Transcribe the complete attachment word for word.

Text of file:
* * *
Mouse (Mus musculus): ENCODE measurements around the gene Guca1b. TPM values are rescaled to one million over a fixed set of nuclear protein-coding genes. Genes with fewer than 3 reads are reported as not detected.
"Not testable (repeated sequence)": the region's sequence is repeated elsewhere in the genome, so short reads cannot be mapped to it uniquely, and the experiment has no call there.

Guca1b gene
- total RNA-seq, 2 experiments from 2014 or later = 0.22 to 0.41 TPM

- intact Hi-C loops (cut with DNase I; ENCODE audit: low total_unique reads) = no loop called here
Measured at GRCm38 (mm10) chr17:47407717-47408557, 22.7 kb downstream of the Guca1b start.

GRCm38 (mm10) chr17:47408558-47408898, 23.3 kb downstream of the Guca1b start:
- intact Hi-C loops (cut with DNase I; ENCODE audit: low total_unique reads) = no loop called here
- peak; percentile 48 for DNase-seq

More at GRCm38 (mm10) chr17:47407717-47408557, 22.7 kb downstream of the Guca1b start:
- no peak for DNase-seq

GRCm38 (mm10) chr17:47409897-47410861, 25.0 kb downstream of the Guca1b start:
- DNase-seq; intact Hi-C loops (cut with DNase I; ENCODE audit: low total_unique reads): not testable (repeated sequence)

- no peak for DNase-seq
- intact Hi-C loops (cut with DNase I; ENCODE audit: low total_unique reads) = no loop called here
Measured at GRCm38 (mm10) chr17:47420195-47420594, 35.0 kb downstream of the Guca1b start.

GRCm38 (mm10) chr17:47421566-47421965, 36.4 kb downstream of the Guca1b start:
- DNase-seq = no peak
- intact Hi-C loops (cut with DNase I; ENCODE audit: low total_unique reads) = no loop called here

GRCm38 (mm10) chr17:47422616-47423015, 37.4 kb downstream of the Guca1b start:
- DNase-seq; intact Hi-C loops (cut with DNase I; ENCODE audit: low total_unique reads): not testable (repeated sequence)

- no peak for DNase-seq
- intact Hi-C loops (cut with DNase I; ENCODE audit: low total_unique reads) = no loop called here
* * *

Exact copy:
Mouse (Mus musculus): ENCODE measurements around the gene Guca1b. TPM values are rescaled to one million over a fixed set of nuclear protein-coding genes. Genes with fewer than 3 reads are reported as not detected.
"Not testable (repeated sequence)": the region's sequence is repeated elsewhere in the genome, so short reads cannot be mapped to it uniquely, and the experiment has no call there.

Guca1b gene
- total RNA-seq, 2 experiments from 2014 or later = 0.22 to 0.41 TPM

- intact Hi-C loops (cut with DNase I; ENCODE audit: low total_unique reads) = no loop called here
Measured at GRCm38 (mm10) chr17:47407717-47408557, 22.7 kb downstream of the Guca1b start.

GRCm38 (mm10) chr17:47408558-47408898, 23.3 kb downstream of the Guca1b start:
- intact Hi-C loops (cut with DNase I; ENCODE audit: low total_unique reads) = no loop called here
- peak; percentile 48 for DNase-seq

More at GRCm38 (mm10) chr17:47407717-47408557, 22.7 kb downstream of the Guca1b start:
- no peak for DNase-seq

GRCm38 (mm10) chr17:47409897-47410861, 25.0 kb downstream of the Guca1b start:
- DNase-seq; intact Hi-C loops (cut with DNase I; ENCODE audit: low total_unique reads): not testable (repeated sequence)

- no peak for DNase-seq
- intact Hi-C loops (cut with DNase I; ENCODE audit: low total_unique reads) = no loop called here
Measured at GRCm38 (mm10) chr17:47420195-47420594, 35.0 kb downstream of the Guca1b start.

GRCm38 (mm10) chr17:47421566-47421965, 36.4 kb downstream of the Guca1b start:
- DNase-seq = no peak
- intact Hi-C loops (cut with DNase I; ENCODE audit: low total_unique reads) = no loop called here

GRCm38 (mm10) chr17:47422616-47423015, 37.4 kb downstream of the Guca1b start:
- DNase-seq; intact Hi-C loops (cut with DNase I; ENCODE audit: low total_unique reads): not testable (repeated sequence)

- no peak for DNase-seq
- intact Hi-C loops (cut with DNase I; ENCODE audit: low total_unique reads) = no loop called here